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Questioning historic preservation

Nathaniel Hood writes a provocative piece that questions the thinking behind historic districts and limits to change. From the post:

Minneapolis didn’t go from single-family homes to towering skyscrapers overnight. It took incremental growth over the course of 160 years to get it where it is today. But, what would Minneapolis look like if we decided to preserve itself in 1895?

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Great places evolve. This is a healthy and historic form of urban growth: start small and build up. Throughout human history, our places have evolved using this approach.

We’ve gotten plenty of things wrong along the way. Our wide cultural adoption of the automobile sprawled our places and destroyed a lot of great buildings in the name of car storage. Our towering skyscrapers offer little in the way ground-level urbanism and our skyways keep our sidewalks empty.

It might be time for our single family neighborhoods in Minneapolis to expand upwards once again. The new larger homes will be the duplexes of tomorrow. The duplexes of tomorrow will transform into small apartment buildings, and so on. Urban history appears to not be repeating itself because we’re not letting it; be it opposition to a small apartment building or new,  larger single family homes.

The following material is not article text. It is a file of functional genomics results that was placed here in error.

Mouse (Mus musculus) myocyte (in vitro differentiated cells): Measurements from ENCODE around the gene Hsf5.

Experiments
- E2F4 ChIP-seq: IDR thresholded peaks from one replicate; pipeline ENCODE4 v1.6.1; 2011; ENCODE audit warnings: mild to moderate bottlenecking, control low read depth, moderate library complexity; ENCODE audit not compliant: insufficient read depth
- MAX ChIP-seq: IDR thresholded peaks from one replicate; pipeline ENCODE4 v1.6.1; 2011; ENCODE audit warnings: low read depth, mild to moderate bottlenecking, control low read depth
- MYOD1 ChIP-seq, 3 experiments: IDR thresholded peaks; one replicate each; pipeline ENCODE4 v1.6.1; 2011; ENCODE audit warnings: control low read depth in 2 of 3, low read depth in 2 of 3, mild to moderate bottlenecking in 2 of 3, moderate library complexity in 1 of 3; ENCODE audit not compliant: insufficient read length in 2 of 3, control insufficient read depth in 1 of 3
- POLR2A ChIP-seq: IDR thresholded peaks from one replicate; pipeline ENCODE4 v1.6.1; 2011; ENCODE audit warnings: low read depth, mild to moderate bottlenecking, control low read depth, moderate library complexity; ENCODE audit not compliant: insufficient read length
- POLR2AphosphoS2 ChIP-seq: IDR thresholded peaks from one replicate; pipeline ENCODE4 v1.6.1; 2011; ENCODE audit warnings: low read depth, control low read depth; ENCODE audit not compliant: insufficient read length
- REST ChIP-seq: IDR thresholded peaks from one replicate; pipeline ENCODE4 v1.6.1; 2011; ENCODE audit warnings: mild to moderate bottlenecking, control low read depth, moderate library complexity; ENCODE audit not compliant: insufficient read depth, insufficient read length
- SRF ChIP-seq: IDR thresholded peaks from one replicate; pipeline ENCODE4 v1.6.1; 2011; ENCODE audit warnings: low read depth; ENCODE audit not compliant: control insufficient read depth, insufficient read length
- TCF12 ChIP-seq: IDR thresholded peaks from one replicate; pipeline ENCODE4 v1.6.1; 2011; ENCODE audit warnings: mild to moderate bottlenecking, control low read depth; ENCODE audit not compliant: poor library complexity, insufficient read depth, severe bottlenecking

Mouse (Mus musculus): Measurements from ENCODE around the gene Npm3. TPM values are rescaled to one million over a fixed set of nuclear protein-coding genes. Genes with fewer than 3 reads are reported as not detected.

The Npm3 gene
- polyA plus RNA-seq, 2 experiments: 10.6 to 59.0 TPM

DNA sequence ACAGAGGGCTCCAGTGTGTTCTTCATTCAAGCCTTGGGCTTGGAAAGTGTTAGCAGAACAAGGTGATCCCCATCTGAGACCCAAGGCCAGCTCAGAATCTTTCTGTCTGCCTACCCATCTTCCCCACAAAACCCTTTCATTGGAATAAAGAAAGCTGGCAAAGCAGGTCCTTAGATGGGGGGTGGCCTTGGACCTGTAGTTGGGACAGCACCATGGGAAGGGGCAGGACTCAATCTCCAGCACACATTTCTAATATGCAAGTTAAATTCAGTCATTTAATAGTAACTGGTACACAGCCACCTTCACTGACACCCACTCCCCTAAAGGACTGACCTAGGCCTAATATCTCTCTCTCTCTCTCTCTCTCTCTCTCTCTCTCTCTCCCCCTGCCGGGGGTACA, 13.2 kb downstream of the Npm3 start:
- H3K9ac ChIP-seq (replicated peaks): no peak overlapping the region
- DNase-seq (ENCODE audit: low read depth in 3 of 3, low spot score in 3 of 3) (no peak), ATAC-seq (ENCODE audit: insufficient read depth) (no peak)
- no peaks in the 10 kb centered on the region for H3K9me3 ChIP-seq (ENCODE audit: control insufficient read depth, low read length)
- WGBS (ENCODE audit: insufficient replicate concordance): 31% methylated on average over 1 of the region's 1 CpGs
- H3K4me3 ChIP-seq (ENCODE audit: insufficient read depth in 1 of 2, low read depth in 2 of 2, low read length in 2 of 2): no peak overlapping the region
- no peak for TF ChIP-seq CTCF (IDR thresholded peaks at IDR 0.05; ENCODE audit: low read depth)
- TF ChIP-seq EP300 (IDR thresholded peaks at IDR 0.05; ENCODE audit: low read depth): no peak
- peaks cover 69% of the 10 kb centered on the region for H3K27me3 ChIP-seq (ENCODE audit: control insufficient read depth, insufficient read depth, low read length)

Nathaniel is attempting to spark a discussion, and it's a good one to have. From a big-picture standpoint, he's completely right. We used to build cities incrementally, gradually changing the scale building by building and block by block. New York City, even on Manhattan, used to be primarily single-family houses on their own lots and changed over time to what it is today. Along came the historic preservation movement, and one consequence is that most historic districts are largely frozen in amber in terms of scale and density.

Now, it's also important to note: there are good reasons for historic districts and why they came about. As Nathaniel notes, we destroyed a LOT of really good neighborhoods in the frenzy of 20th century car culture. Many concerned people looked around in horror and did everything they could to try and prevent any more destruction. In my opinion, those people are American heroes. They fought the reigning ideas of the time that were destroying civilization and because of them we still have some great places left. In Savannah, GA, one mayor even wanted to put streets through all the squares in order to "modernize" the place. People fought back and fortunately for all of us that never happened.

So now it's 2014, and things have improved. We're learning once again how to build urbanity, and it's putting economic pressure on those same historic districts. What should be done? Is it time to rethink our inherent approach to limiting change? Are form-based codes a good compromise solution? I'd love to hear more thoughts and discussion on this important issue. Please use the comment button below or even share your own post with me.

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